Maybe we are, just that we’re going in the opposite direction.
Summary: High school isn’t educational because it incentivizes a credential only meaningful to universities instead of educating students. Then, it lets students blame their ignorance on their school when they enter The Real World.
I love learning, but I’ve never excelled in school. That might…
A great read. Education lost its meaning when it’s primarily used to sort population through games like examinations and tests. The battle is not just of intelligence and wits on knowledge acquisition, but also of gaming the system by conserving your resources.
"Why do more when you only need to get that certain grade with sufficient amount of work? I’m not interested anyway."—This might be a common attitude that results.
For those who really wants to learn, there are few opportunities in the form of school project work which sometimes has larger scope than what is taught in the classroom.
On a side note:
The minds of schoolchildren are sometimes drilled so much into school, and all the work load that it offers, that they don’t realize what they actually are getting. “Too young to know,” “it is for their own good,” is always used as an excuse for further stuffing inane facts down the young students’ throats or brains.
I’d say, “Good trick, then they’ll never have spare time nor spare brain capacity to realize for themselves.”
An old article featuring Alan Kay, the 2003 ACM A.M. Turing Award winner, speaks on computer aids and their impact in schools.
“When I look at computers in schools, this is what I see. It’s all Guitar Hero,”—Alan Kay
The medium of instruction has been changing over the span of our known civilization. From speech, carvings, and stone tablets, to writings, books, and computers.
Sure, there is technological progress, and there is definitely increasing adoption of the information technology of our age. However, we’re missing the point if we think that we can improve the imparting of knowledge from one generation to the next only by getting better tools.
The essence of teaching, is the instruction itself. The medium in which instruction is delivered is all icing on the cake, or *blink* *blink* that looks nice but less than useful enough.
It seems, most educational institutions are not teaching correctly, much less using computers to even try teaching.
One of many things about media design (where x ranges from from art, theater, writing, teaching, to interactive computer interfaces) that most people don’t understand, is that the main purpose of “great x” is to act as a kind of “magic mirror” which reflects the beholders’ own intelligence back out at them so they both “remember things they have forgotten”, and that one of these things is that they can learn how to think and learn.
An intriguing question that has harped the minds of generations of beings in the science fiction world of Isaac Asimov.
It’s not so much of the geekness or nerd aura of the question that is important. The real question is "Then what?"
It is always an interesting thought experiment to think about the progression of events and situations into infinity time and space. However, man’s lifespan, as of now, does not compare much to the immortality needed to observe when all things end.
For those people who have spent much time to think hard about it, either in jest for self-amusement, or in earnest for the better of the future generations, must have had some inkling that there might be an unavoidable dark future ahead.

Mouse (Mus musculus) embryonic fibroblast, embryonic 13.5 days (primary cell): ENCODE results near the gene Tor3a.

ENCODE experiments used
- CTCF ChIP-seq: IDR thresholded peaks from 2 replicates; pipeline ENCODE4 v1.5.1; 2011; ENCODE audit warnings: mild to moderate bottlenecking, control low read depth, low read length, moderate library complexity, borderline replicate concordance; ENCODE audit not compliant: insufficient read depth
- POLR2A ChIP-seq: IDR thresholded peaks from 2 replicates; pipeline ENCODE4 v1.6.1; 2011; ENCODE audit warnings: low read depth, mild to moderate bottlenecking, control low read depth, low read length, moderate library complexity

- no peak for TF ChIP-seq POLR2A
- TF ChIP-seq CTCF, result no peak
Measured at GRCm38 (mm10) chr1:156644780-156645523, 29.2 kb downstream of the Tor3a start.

Dark as in without light, physically, and also as in without a future, figuratively. Some might have trouble accepting that and either stopped thinking altogether or fall into some sort of depression or madness at the unsolvable. Some might come to peace with it knowing that we’re all stardust.
How to manage all that complexity when your designs gets too big with many different layout templates and CSS grows into a monster.
Some things gotta give for pragmatism, that will be the “semantic web”.
Those of you who know me well will probably do a double take after reading this post. I am using a lot of presentational class names in our new system. Has Chris given up on semantic layouts? No. But I am a pragmatist – CSS file size has to be kept in check on a site of our size. However, this approach provides solutions to many of the issues I’ve had with traditional grid systems in the past. What’s more, it is just one step away from true semantic layout approach (extending layout classes instead of using them in your markup) – but that last step is the one that bloats the output the most.—Chris Eppstein
We are excited to announce a reduction in Amazon EC2, Amazon RDS, and Amazon ElastiCache prices. Reserved Instance prices will decrease by up to 37% for Amazon EC2 and by up to 42% for Amazon RDS across all regions. On-Demand prices for Amazon EC2, Amazon RDS, and Amazon ElastiCache will drop by up to 10%. We are also introducing volume discount tiers for Amazon EC2, so customers who purchase a large number of Reserved Instances will benefit from additional discounts. Today’s price drop represents the 19th price drop for AWS, and we are delighted to continue to pass along savings to you as we innovate and drive down our costs.
All of your On-Demand usage will automatically be charged at the new lower rate as of March 1st. New Reserved Instance prices will only apply to Reserved Instances purchases made on or after March 6th. With the new pricing, Reserved Instances will provide savings of up to 71% compared to On-Demand instances, so you may want to take this opportunity to review your current usage and to determine if you would like to purchase additional Light, Medium, or Heavy Utilization Reserved Instances.
Please visit the Amazon EC2, Amazon RDS, and Amazon ElastiCache pricing pages for the complete list of new lower prices and an overview of the new volume discount program.